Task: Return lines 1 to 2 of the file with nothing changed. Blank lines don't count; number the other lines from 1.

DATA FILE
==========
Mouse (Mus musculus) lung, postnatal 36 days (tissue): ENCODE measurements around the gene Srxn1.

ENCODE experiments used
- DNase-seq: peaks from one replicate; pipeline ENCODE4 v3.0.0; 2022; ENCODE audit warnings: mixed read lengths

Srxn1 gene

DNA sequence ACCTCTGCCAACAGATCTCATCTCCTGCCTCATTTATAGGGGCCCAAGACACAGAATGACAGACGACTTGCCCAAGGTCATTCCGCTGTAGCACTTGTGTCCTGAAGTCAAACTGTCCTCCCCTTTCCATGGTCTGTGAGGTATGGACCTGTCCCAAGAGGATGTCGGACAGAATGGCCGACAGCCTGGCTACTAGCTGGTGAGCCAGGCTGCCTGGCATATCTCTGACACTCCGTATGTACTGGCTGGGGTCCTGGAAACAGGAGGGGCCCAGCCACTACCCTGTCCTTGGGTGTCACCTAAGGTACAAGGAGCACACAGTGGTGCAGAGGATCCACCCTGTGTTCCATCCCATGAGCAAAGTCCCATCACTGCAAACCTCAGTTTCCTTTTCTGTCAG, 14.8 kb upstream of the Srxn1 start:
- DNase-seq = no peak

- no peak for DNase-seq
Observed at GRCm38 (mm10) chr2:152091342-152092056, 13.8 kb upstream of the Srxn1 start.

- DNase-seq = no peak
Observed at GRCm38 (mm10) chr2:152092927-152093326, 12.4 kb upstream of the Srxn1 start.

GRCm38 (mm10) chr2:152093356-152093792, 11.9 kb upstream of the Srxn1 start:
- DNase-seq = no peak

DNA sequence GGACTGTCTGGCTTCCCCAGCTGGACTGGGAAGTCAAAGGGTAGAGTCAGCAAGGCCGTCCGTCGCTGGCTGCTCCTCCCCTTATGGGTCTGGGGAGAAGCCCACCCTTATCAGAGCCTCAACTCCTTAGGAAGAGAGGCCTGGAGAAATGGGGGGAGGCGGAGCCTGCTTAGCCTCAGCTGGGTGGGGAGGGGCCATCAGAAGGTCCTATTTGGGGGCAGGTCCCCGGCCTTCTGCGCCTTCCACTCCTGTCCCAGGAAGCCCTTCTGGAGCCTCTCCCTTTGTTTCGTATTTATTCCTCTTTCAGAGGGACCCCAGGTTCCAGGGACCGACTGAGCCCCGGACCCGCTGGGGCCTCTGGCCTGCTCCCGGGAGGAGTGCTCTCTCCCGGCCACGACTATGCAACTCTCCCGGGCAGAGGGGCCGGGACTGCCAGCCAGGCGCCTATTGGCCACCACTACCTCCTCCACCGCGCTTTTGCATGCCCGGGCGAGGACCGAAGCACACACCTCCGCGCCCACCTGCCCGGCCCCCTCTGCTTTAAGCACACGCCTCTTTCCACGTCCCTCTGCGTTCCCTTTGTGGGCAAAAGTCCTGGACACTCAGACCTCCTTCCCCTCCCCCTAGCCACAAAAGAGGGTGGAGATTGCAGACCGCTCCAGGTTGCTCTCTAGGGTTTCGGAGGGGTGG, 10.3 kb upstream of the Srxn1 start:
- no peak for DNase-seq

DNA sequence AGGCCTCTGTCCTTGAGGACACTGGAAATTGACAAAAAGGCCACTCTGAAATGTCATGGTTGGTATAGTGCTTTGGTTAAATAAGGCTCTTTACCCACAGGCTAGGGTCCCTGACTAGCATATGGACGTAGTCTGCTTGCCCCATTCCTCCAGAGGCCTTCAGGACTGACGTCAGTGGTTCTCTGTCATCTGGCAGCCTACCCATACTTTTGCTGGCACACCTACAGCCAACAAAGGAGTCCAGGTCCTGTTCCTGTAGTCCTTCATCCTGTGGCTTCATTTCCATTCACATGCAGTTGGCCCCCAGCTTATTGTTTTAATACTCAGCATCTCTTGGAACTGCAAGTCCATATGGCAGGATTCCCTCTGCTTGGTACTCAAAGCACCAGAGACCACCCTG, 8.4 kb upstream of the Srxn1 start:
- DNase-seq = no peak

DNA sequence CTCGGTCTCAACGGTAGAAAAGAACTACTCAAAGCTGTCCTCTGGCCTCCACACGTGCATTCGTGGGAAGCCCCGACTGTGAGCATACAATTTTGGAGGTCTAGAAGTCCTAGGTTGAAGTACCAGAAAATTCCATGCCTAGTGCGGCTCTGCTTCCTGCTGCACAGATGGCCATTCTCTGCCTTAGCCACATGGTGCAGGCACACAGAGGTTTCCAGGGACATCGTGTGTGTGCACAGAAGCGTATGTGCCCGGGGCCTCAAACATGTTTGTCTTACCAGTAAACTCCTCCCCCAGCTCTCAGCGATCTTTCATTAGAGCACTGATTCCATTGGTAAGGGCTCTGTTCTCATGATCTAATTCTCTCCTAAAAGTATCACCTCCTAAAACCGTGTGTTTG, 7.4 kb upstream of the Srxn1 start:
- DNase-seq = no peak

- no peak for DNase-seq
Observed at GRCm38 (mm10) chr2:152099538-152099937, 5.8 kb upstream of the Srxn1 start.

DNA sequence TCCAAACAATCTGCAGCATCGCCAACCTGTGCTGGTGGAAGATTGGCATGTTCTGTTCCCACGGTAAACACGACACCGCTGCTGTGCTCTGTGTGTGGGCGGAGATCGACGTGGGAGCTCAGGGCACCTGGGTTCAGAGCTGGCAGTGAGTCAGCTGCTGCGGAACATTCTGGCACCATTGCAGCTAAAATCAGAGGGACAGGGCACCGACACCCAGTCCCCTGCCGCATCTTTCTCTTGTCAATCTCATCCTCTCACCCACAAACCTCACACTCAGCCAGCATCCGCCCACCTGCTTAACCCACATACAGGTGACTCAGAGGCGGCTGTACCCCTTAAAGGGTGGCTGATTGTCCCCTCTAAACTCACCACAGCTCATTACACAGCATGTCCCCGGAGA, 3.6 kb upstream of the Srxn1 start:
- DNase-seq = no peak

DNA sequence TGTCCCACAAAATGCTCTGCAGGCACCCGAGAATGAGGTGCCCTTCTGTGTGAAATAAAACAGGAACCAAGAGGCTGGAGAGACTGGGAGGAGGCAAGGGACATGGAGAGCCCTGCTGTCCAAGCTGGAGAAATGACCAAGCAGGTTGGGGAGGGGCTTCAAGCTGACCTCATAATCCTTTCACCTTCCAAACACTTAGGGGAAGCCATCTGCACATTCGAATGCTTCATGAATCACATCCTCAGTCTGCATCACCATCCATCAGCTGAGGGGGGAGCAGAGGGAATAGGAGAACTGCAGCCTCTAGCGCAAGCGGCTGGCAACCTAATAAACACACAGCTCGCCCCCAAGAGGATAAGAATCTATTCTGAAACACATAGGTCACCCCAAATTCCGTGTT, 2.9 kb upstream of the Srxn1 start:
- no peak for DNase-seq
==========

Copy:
Mouse (Mus musculus) lung, postnatal 36 days (tissue): ENCODE measurements around the gene Srxn1.

ENCODE experiments used